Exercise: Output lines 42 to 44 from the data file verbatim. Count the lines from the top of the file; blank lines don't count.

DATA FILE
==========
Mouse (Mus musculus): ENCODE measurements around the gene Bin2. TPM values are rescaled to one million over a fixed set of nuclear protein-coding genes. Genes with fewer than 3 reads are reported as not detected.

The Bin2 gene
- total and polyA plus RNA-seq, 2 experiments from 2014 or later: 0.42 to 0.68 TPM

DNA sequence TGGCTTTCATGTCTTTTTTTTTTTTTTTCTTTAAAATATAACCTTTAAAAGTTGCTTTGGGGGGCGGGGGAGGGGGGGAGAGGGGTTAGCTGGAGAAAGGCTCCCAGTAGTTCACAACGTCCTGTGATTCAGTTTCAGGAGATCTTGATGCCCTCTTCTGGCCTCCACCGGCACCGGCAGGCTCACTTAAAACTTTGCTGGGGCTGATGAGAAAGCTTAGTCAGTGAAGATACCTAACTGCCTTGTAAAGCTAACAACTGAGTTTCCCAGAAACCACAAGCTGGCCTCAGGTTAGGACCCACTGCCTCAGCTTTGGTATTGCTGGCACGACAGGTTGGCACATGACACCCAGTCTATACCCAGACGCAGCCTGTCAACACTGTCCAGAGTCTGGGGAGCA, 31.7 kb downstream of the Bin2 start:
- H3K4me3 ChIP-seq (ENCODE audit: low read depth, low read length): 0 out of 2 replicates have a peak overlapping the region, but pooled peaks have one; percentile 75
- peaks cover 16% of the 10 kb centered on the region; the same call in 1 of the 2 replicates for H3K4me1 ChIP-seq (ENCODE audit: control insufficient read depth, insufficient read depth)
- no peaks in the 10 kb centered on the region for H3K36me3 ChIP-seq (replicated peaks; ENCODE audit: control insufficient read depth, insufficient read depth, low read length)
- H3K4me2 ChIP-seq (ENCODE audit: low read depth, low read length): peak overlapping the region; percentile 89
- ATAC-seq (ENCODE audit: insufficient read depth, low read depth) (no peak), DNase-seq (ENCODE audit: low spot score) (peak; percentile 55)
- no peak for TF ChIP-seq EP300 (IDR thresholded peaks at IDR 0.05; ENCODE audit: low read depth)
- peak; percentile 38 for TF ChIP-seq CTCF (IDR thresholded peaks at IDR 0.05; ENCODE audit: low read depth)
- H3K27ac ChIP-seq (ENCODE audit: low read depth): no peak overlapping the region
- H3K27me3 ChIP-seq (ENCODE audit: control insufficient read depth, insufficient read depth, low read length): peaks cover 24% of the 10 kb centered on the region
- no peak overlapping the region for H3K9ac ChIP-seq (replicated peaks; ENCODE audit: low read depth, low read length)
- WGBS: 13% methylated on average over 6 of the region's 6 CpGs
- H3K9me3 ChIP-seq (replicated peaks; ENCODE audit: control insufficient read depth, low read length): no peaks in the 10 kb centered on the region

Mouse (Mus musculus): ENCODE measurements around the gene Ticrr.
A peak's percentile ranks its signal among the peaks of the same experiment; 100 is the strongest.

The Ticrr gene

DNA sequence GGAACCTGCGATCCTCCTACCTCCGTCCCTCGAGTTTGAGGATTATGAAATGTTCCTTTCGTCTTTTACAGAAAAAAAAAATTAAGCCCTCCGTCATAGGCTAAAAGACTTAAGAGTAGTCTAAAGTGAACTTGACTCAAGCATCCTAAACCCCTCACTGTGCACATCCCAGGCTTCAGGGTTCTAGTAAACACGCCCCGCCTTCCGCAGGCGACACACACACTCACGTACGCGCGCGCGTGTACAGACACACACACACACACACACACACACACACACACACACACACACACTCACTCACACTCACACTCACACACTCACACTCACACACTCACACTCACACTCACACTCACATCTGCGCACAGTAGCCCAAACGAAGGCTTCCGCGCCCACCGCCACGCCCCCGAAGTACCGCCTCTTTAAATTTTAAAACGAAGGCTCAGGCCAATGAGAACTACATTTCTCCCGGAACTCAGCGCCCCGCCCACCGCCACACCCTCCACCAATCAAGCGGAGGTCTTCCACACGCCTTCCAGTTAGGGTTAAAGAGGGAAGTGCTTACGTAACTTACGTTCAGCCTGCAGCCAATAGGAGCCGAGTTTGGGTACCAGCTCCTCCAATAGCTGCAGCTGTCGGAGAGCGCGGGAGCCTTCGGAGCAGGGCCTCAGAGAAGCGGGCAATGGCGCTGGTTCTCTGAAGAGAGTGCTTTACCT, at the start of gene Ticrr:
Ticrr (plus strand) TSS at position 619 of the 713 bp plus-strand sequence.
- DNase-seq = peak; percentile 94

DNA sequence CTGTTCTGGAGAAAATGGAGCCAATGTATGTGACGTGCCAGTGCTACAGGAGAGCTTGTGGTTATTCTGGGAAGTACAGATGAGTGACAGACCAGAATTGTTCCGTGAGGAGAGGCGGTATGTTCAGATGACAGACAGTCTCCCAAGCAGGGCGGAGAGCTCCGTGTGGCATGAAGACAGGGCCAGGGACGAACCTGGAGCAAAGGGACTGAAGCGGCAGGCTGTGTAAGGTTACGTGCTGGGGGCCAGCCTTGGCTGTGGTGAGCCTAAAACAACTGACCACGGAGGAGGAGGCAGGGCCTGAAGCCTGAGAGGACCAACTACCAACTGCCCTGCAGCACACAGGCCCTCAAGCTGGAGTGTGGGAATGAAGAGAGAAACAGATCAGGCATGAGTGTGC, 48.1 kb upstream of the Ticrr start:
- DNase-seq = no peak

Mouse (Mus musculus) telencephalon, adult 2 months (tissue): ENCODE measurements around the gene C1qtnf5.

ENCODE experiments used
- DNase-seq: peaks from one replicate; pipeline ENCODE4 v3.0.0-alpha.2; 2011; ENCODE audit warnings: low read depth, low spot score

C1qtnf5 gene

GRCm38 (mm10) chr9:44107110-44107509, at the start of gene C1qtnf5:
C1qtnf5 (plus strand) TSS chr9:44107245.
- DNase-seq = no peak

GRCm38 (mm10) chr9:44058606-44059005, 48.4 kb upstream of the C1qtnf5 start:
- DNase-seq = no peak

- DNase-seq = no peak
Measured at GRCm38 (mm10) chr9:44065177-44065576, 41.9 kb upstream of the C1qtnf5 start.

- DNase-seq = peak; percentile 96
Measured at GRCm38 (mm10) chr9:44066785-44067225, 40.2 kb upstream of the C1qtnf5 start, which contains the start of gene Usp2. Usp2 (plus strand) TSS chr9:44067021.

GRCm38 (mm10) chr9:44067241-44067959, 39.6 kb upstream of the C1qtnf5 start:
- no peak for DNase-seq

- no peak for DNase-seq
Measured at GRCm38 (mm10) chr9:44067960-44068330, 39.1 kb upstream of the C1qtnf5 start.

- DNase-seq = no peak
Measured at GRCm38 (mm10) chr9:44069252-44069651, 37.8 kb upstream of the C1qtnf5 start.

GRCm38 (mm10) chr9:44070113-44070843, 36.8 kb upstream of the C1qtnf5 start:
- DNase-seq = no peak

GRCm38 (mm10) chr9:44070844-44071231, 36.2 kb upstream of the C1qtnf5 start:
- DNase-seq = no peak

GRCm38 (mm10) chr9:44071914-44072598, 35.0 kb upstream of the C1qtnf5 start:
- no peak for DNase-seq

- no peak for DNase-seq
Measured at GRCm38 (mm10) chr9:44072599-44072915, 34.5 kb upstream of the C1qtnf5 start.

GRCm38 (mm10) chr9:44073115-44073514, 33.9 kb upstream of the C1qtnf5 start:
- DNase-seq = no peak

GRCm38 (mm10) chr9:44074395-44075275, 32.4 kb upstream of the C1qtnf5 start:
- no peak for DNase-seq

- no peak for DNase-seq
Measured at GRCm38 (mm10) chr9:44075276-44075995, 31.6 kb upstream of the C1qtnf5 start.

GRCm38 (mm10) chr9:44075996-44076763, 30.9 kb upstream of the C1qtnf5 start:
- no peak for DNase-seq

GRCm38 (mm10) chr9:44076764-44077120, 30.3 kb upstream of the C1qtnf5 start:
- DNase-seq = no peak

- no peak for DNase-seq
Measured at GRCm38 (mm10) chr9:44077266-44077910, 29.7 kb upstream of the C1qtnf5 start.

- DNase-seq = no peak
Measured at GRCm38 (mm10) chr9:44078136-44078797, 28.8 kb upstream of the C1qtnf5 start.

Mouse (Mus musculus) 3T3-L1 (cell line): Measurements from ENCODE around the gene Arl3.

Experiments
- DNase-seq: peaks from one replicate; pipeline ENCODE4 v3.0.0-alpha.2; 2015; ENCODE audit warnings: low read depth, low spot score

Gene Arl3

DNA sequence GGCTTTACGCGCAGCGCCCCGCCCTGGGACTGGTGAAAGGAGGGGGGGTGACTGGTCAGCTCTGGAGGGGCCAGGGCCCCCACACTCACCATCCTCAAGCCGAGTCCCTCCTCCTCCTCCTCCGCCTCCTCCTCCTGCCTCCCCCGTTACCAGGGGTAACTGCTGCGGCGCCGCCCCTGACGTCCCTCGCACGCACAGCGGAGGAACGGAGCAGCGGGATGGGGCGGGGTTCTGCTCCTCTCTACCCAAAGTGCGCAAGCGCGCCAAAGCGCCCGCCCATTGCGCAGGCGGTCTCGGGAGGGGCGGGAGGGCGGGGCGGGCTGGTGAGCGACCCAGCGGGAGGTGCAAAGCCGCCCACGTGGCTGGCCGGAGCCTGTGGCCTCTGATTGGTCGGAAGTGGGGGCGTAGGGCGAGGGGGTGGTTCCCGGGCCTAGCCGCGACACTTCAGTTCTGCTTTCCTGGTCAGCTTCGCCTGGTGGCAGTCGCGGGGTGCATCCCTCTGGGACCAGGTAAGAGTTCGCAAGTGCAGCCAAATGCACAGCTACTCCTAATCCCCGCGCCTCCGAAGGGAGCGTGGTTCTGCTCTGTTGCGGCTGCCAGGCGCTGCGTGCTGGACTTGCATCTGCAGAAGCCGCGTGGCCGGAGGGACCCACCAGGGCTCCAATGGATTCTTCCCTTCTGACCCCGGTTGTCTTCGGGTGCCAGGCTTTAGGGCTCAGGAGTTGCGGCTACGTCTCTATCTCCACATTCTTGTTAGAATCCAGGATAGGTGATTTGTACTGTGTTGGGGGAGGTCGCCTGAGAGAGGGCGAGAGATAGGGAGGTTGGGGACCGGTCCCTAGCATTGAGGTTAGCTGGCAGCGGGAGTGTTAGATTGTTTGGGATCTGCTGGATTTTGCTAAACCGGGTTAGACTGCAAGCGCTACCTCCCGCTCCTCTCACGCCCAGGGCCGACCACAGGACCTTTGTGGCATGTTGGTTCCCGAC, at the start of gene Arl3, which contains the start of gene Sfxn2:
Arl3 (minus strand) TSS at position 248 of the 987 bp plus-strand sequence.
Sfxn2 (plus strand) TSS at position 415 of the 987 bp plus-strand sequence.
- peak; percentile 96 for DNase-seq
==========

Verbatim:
- DNase-seq = no peak
Measured at GRCm38 (mm10) chr9:44069252-44069651, 37.8 kb upstream of the C1qtnf5 start.

GRCm38 (mm10) chr9:44070113-44070843, 36.8 kb upstream of the C1qtnf5 start: